[one_half last=”no”]
Refused - Freedom

NBHAP Rating: 2,7/5


[one_half last=”yes”]REFUSED

Release-Date: 30.06.2015
Label: Epitaph

01. Elektra
02. Old Friends / New War
03. Dawkins Christ
04. Françafrique
05. Thought Is Blood
06. War on the Palaces
07. Destroy the Man
08. 366
09. Servants of Death
10. Useless Europeans




The Shape of Punk still to Come

REFUSED‘s third album, The Shape of Punk Still To Come, was not only genre-defining in the 90’s but also gave the band grandeur and a name it still carries today. A paradox considering that it was that exact album that broke them up. Almost two decades later, REFUSED are back and it seems they have not lost their anti-everything attitude at all. But times do have changed as we are living in another era of aggression, but that should never stop an artist from putting exactly that sentiment into music. And so REFUSED try to break into the 21st century with a fourth album: Freedom. It is too easy to stick to the past of a band as REFUSED, but when you have disappeared from the spotlight for such a long time, it is only normal to wonder how much of the fury and hate they bring with them today.

Nothing has changed

The opener on the album Elektra feels like a statement REFUSED wants to make: ‘nothing has changed’ and ‘time has come’. Dennis Lyxzén is still as vocally strong as he was in the 90’s. The band also experiments with female and children vocals. A striking feature when we hear children chant ‘murder murder murder’. The instrumentation is straightforward with some strong riffs and the lyrics are as brutally honest and direct as we are used of some good old punk. But some things do have changed. This album has by no means the ‘lifechanging’ effect that some of the other work of REFUSED has. It is missing the energy and depth we expect from a hardcore punk band. Power and speed do not go hand in hand on this album and the songs never come together as one. The album as a whole is missing fine-tuning and balance.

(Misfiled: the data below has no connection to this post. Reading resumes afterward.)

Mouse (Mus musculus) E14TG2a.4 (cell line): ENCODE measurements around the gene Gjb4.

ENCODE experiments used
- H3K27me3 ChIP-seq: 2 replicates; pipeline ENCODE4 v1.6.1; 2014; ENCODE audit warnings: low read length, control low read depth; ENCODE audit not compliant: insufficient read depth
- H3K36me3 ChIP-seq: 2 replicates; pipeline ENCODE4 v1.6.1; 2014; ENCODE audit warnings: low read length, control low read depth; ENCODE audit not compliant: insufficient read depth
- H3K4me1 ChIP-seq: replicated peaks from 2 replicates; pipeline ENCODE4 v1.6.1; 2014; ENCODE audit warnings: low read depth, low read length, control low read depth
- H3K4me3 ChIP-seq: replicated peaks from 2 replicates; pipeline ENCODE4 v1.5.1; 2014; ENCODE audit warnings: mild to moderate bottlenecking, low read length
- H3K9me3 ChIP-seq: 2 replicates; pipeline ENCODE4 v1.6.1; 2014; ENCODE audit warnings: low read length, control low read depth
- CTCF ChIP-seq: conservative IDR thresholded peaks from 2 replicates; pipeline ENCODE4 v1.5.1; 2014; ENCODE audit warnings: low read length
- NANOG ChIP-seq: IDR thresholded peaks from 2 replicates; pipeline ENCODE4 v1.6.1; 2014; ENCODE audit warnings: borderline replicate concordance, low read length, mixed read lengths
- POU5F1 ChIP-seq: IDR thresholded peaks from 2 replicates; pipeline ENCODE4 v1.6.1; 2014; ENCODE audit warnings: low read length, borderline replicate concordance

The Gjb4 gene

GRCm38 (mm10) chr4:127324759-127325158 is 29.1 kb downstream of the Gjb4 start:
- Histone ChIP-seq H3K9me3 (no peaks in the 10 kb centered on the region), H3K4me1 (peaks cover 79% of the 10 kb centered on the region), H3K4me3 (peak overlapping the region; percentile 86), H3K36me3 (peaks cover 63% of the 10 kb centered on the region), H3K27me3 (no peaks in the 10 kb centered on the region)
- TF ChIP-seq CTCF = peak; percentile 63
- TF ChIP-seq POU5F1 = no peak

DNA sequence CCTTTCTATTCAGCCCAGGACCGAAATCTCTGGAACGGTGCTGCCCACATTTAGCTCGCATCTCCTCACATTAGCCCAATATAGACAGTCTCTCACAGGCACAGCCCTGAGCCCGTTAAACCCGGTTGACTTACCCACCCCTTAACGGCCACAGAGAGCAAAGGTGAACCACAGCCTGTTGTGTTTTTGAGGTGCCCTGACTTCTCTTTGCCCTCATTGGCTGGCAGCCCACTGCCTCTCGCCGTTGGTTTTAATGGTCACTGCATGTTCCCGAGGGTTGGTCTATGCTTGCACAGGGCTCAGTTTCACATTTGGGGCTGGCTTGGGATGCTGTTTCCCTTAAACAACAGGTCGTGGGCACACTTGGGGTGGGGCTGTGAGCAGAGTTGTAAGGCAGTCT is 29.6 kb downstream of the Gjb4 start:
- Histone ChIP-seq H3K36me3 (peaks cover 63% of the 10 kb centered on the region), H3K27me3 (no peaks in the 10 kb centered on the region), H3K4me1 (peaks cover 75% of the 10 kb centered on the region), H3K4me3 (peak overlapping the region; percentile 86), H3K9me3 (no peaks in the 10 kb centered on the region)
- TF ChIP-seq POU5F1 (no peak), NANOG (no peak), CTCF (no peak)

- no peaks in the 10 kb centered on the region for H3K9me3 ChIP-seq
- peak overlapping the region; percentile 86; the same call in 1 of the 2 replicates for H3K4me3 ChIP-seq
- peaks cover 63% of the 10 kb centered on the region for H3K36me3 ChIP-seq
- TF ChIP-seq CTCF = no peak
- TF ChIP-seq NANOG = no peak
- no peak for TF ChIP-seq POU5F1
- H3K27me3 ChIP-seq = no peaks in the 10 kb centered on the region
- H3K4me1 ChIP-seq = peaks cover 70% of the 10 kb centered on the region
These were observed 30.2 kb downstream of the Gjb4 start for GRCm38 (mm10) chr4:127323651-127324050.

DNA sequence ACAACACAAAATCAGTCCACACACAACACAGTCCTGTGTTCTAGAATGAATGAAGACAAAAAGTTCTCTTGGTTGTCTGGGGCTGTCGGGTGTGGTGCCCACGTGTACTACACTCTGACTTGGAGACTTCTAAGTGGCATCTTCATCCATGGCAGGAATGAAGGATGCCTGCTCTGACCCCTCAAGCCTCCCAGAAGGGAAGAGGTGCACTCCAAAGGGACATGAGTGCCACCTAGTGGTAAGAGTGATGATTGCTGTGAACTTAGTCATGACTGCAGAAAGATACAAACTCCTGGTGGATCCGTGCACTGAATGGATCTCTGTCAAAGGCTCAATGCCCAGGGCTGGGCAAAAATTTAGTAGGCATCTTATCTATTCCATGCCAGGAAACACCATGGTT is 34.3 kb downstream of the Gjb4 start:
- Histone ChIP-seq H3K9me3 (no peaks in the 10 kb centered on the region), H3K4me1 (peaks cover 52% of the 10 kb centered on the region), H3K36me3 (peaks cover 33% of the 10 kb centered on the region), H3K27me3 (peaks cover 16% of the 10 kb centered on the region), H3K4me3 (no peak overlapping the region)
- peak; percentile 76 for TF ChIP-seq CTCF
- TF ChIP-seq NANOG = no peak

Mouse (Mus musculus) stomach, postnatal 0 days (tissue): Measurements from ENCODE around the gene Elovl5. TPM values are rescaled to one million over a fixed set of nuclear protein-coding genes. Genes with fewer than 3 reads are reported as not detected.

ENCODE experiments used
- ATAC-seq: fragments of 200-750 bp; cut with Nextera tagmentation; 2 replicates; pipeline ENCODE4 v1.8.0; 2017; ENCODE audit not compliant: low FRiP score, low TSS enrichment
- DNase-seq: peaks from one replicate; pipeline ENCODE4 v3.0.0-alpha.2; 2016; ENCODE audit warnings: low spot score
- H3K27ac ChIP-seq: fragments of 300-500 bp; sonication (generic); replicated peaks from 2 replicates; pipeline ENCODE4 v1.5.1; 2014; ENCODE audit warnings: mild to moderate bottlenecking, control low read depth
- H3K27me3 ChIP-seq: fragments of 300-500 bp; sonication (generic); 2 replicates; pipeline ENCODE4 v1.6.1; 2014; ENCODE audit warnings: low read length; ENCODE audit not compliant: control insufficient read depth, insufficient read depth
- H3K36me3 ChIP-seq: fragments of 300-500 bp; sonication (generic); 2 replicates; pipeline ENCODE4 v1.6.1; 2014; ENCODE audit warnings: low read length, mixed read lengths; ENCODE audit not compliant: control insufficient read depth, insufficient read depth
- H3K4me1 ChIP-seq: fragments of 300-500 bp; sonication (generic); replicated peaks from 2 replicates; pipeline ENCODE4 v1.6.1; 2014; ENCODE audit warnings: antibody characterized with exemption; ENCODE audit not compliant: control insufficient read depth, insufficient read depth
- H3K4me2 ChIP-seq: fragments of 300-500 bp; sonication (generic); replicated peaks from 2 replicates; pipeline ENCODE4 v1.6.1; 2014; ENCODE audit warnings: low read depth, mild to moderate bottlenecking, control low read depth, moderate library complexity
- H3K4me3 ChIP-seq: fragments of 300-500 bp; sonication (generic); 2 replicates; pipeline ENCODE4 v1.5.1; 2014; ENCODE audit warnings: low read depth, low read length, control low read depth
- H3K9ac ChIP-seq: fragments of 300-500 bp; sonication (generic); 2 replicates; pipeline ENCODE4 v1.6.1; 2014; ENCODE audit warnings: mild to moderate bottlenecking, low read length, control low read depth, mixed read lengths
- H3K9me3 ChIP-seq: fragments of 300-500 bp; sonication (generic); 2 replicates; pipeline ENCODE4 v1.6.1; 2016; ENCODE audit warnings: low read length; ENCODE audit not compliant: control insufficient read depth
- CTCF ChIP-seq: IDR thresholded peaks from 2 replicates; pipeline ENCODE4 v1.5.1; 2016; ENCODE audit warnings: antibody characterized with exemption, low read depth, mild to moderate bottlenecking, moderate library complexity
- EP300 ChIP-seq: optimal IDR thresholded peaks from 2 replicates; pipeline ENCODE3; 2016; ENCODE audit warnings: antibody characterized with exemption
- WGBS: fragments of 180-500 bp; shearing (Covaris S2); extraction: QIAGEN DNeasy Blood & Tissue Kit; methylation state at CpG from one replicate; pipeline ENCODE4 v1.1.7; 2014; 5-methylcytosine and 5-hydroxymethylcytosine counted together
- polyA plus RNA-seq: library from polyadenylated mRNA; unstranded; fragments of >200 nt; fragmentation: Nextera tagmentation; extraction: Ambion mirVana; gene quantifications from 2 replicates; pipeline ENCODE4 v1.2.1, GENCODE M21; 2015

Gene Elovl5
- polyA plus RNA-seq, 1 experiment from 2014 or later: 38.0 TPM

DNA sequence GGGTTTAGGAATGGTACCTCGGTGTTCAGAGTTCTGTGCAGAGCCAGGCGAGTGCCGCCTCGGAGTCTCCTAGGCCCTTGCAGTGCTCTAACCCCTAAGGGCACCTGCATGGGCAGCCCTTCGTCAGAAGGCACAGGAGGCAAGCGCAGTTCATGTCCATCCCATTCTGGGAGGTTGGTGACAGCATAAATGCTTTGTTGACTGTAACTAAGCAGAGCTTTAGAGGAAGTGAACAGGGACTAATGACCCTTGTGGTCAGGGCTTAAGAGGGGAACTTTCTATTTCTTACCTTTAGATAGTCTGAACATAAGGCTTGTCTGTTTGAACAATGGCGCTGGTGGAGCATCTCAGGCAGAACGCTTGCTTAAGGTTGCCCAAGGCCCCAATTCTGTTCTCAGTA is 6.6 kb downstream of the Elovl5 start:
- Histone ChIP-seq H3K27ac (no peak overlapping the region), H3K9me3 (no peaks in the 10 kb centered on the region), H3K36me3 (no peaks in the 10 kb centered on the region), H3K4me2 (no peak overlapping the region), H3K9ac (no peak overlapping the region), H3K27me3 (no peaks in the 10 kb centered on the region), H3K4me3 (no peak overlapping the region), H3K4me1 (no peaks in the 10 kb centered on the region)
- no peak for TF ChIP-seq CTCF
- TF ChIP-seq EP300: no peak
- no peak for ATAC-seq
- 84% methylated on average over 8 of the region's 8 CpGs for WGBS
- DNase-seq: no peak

Rebels be rebels

REFUSED are known to have politically charged lyrics over the years. That is no different on this album, which is most noticable on the track Françafrique that focusses on colonialism and genocide. Listening to this album is like browsing through a collection of statements and opinions against the establishment and common sense. It is not easy to live up to the huge expectations, but they manage to bring a couple of good tracks that can stand perfectly on their own. Freedom is good enough, but not good enough to be the long-expected return of the Swedish rebels and it is not good enough to bring back their non-conformist hardcore punk. But it might be time to disconnect the band’s history and just enjoy some passionate hate serenades accompanied with the well-known and loved attitude of ‘we don’t give a fuck’.

Compared to REFUSED’s own high standards, ‘Freedom’ is just an album of high expectations and average fulfilment. But they probably don’t care.